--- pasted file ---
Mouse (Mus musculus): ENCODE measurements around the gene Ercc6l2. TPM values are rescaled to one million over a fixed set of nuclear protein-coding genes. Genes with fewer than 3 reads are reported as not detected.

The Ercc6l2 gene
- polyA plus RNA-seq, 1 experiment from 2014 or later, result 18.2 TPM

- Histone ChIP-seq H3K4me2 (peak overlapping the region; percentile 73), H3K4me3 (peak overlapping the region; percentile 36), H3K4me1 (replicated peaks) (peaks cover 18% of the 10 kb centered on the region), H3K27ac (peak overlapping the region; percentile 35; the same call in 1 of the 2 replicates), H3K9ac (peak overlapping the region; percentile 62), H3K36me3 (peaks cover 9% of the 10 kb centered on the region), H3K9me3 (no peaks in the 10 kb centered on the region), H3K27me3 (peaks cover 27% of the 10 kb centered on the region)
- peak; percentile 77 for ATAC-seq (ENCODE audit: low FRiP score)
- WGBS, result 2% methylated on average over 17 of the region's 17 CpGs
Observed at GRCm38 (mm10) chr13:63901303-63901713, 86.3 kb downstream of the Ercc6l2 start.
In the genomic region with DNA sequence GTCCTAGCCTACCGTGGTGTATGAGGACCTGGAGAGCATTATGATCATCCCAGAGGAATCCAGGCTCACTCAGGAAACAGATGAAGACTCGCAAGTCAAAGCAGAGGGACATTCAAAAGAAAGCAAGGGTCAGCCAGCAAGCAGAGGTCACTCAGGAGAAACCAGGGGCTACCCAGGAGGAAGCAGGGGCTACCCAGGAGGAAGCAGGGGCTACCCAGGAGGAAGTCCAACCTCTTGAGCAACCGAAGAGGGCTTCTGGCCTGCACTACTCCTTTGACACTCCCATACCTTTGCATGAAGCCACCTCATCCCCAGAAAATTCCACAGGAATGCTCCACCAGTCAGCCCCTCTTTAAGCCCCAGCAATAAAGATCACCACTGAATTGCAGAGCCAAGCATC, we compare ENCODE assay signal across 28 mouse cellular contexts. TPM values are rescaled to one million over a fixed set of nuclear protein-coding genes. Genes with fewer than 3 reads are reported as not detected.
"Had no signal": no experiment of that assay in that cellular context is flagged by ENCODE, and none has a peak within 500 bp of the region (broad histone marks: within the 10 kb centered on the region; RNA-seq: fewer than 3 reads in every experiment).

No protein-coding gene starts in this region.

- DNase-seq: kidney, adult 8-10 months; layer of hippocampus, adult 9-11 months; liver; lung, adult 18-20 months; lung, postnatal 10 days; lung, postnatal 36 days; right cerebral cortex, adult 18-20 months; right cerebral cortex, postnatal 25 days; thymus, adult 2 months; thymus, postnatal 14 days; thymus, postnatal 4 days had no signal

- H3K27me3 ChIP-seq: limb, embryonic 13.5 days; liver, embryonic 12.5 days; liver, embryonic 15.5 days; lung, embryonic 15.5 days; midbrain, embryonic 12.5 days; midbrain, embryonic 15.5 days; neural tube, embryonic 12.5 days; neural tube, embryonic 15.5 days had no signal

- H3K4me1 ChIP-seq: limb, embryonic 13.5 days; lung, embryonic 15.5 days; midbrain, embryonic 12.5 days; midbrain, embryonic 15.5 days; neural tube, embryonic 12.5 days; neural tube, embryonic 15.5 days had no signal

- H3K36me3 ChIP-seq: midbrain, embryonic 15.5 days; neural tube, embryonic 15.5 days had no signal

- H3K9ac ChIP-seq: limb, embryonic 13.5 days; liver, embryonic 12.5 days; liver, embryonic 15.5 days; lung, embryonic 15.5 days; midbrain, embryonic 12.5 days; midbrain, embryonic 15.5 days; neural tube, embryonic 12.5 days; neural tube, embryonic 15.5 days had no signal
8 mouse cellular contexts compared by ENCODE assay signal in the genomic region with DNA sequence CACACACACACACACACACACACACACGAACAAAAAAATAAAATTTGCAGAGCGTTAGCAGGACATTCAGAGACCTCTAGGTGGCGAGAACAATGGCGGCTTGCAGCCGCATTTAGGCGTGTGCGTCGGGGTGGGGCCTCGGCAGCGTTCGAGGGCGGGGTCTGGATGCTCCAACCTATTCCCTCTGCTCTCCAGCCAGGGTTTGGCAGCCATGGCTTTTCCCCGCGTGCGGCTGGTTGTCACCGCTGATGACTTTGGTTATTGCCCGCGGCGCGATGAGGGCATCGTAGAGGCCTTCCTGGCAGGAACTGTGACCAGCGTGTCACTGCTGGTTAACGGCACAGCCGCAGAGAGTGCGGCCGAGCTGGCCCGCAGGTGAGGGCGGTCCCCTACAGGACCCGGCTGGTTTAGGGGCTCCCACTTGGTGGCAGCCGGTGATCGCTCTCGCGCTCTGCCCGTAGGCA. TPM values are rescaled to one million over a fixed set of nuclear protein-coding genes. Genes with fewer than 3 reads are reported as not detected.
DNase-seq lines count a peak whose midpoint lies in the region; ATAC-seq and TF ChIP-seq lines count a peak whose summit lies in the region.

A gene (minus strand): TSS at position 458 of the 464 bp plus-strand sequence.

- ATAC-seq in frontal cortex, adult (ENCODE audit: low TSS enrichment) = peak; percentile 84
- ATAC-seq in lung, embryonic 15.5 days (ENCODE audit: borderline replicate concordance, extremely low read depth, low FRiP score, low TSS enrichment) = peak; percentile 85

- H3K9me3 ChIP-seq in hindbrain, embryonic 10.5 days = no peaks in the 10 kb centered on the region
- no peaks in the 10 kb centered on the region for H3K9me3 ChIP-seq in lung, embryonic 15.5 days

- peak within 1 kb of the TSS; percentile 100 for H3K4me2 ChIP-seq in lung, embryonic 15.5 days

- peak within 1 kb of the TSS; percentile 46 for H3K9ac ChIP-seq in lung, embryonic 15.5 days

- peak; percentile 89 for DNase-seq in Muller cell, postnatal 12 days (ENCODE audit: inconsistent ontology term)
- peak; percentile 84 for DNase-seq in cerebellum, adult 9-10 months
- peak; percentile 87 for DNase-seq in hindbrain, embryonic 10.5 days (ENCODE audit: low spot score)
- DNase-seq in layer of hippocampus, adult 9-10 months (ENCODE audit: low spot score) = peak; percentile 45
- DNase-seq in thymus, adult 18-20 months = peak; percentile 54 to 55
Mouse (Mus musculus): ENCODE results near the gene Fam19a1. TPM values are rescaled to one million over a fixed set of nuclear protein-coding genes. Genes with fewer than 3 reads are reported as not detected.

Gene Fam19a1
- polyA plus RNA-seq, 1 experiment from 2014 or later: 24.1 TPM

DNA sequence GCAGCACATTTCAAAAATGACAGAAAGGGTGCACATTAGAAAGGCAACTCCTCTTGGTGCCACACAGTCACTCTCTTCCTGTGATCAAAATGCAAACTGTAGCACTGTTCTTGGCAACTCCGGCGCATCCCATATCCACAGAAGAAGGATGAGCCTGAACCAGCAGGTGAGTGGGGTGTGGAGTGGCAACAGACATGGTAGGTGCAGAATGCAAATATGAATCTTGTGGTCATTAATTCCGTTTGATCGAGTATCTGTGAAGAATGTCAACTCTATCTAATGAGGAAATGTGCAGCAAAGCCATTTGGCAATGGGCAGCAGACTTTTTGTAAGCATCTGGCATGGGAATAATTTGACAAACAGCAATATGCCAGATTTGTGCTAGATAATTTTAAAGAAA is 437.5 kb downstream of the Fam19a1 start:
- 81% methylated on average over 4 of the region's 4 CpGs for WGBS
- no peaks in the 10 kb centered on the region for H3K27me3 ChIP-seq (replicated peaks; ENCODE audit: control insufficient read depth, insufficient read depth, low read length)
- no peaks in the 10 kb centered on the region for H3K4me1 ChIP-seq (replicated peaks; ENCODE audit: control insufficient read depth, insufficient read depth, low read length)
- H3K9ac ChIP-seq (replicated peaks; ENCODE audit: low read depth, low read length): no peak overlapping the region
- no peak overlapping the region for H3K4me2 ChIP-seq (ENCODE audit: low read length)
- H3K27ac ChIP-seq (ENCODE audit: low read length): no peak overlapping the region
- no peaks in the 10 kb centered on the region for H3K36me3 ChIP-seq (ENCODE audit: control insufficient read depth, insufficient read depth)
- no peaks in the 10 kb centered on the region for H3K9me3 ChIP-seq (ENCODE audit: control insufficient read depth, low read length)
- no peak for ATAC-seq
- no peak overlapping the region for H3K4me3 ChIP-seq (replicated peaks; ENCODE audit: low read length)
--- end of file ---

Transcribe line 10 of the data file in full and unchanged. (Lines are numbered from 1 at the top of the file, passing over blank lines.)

No protein-coding gene starts in this region.